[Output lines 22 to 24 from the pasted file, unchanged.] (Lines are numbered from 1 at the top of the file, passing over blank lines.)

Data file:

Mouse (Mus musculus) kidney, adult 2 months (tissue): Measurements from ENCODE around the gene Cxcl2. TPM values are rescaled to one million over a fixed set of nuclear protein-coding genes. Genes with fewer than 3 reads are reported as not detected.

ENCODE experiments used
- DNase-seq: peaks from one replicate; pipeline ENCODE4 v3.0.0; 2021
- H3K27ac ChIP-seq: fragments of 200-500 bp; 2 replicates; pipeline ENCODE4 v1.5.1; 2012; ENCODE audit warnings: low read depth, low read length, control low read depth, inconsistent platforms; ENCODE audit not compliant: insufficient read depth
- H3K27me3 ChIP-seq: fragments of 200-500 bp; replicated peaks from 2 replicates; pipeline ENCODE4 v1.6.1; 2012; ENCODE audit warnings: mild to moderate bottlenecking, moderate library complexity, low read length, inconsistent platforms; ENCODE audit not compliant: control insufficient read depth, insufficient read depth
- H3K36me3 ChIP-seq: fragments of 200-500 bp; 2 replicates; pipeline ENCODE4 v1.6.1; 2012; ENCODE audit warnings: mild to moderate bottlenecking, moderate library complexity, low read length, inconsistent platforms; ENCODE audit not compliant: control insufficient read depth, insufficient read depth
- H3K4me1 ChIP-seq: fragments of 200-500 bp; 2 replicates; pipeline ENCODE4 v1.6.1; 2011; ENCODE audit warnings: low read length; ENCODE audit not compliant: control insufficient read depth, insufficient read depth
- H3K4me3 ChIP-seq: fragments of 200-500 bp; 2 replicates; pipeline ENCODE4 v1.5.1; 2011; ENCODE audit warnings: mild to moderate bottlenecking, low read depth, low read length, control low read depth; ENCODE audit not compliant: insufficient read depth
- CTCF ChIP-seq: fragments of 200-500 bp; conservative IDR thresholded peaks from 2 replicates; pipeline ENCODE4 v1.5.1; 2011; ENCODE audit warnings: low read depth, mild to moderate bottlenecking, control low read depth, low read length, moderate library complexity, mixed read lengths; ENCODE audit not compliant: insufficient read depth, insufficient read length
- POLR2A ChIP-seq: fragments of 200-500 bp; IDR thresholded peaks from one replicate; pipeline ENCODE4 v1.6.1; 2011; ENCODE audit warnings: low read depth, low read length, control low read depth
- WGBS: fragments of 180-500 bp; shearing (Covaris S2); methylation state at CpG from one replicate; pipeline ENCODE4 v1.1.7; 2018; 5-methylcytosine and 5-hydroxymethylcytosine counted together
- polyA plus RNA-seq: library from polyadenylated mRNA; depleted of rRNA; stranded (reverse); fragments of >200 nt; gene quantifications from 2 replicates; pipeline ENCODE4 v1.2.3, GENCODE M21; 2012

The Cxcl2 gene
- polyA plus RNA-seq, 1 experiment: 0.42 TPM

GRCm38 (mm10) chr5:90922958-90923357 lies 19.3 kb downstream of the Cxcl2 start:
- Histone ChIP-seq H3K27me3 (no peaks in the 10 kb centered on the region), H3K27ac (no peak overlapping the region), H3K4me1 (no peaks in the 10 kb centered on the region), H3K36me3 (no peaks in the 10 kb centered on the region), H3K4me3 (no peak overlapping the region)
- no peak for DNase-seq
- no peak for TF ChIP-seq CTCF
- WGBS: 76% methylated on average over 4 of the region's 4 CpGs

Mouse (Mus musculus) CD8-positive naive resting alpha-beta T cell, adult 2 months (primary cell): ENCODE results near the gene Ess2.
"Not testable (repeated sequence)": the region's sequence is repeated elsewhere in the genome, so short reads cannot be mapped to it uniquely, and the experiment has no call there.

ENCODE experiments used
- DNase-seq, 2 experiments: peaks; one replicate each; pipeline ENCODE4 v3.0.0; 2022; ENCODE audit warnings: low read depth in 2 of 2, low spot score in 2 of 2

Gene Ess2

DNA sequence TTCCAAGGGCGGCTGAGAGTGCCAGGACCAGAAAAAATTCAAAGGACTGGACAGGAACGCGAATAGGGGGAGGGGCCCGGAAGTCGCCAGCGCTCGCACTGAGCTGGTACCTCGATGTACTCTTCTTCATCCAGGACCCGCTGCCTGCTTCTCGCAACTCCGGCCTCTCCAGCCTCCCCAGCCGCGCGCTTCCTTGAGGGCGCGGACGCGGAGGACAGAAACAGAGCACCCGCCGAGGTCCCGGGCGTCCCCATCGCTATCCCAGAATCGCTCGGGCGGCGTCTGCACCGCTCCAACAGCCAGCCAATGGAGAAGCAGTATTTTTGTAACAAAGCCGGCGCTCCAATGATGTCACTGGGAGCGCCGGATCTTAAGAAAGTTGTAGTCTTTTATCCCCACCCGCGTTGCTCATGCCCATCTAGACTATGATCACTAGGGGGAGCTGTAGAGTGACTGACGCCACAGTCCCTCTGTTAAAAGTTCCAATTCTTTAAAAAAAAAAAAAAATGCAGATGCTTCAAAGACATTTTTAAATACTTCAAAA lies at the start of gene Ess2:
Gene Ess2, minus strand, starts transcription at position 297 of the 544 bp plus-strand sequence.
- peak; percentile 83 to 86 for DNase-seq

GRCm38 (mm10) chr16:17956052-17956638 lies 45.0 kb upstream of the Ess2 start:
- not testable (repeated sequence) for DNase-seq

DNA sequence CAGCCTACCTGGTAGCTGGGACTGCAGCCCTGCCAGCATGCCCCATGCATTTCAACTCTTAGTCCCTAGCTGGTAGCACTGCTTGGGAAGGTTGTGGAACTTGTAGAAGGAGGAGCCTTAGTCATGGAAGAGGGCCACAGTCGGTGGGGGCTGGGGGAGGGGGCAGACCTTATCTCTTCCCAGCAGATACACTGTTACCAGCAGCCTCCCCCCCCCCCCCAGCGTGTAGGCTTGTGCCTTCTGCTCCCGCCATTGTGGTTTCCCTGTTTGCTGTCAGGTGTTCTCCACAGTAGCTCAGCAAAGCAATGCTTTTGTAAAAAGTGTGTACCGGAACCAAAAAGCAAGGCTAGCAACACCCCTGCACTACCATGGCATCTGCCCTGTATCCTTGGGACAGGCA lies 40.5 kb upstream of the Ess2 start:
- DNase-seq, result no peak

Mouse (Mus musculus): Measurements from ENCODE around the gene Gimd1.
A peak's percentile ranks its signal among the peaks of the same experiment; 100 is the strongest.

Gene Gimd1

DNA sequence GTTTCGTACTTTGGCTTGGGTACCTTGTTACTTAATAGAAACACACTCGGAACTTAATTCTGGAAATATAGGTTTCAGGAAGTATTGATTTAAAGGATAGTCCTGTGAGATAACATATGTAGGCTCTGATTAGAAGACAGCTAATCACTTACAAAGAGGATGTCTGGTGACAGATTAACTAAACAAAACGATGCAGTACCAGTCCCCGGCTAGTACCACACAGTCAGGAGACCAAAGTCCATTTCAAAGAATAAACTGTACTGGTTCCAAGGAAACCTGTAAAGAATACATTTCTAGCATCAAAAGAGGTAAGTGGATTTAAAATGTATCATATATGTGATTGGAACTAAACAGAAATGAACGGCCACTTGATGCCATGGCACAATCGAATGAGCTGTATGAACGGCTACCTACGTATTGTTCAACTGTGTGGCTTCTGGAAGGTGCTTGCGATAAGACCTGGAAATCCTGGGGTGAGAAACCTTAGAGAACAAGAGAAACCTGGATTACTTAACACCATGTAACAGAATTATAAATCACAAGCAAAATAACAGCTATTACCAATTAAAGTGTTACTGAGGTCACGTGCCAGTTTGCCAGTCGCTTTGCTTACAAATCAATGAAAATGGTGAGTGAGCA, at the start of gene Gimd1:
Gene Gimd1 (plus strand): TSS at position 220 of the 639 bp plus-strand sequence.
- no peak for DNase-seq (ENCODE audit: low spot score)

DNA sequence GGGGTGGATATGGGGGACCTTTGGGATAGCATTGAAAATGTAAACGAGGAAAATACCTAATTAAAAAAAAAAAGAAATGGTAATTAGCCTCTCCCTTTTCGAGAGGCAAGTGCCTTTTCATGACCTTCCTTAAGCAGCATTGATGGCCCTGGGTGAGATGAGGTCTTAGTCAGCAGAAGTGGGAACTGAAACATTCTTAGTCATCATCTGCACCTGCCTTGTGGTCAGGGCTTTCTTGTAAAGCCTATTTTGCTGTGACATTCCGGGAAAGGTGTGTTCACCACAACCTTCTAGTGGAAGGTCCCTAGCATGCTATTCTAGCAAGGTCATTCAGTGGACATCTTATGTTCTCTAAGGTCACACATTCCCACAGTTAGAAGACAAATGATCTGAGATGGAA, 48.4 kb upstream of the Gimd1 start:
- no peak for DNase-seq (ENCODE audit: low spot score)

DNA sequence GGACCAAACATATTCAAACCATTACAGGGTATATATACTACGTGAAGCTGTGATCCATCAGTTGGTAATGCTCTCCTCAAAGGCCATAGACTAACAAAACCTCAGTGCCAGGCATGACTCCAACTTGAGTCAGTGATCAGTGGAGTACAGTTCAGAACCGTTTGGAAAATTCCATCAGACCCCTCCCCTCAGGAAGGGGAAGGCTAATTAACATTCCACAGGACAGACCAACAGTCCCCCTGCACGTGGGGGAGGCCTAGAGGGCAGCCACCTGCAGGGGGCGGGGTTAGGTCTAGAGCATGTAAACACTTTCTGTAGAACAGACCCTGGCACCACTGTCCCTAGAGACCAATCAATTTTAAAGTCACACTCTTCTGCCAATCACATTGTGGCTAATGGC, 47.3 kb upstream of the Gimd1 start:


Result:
ENCODE experiments used
- DNase-seq, 2 experiments: peaks; one replicate each; pipeline ENCODE4 v3.0.0; 2022; ENCODE audit warnings: low read depth in 2 of 2, low spot score in 2 of 2

Gene Ess2